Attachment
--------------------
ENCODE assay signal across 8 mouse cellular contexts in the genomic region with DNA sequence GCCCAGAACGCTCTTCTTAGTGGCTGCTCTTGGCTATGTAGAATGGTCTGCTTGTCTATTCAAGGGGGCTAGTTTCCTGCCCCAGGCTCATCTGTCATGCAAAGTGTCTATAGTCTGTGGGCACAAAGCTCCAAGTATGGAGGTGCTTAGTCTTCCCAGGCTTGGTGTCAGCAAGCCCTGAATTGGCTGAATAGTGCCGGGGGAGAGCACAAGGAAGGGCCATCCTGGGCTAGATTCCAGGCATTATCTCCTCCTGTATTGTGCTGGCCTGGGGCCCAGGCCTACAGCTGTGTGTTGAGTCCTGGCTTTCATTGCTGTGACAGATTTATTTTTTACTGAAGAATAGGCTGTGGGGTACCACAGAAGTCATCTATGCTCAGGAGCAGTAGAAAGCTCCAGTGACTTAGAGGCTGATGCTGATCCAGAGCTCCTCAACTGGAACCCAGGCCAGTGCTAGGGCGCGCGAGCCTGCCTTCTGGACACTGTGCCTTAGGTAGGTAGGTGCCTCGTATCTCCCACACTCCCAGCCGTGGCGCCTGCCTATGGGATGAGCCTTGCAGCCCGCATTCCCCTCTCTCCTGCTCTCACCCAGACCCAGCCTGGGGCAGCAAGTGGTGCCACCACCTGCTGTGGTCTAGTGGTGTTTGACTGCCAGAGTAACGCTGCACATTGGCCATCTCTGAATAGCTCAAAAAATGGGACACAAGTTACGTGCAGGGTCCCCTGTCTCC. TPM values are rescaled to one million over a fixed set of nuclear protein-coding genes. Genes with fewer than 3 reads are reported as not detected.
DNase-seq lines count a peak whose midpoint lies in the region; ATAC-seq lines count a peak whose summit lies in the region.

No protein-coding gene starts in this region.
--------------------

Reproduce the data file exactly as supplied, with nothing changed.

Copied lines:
ENCODE assay signal across 8 mouse cellular contexts in the genomic region with DNA sequence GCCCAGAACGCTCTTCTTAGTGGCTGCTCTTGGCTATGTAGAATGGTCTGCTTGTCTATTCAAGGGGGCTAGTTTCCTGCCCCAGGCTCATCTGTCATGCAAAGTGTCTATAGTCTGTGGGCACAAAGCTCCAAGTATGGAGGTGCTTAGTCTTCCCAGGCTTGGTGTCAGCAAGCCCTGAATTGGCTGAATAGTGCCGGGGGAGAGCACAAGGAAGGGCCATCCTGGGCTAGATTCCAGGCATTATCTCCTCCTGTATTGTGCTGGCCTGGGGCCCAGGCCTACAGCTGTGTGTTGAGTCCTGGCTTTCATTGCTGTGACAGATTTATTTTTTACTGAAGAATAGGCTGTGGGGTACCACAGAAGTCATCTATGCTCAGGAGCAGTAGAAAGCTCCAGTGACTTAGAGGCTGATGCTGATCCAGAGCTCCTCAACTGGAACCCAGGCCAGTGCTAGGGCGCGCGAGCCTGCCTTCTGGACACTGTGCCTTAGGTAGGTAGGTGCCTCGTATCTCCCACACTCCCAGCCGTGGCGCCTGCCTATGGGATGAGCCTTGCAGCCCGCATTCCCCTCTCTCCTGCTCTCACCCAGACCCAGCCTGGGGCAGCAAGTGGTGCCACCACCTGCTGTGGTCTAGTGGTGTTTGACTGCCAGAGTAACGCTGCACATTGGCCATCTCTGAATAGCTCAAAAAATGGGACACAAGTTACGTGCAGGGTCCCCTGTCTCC. TPM values are rescaled to one million over a fixed set of nuclear protein-coding genes. Genes with fewer than 3 reads are reported as not detected.
DNase-seq lines count a peak whose midpoint lies in the region; ATAC-seq lines count a peak whose summit lies in the region.

No protein-coding gene starts in this region.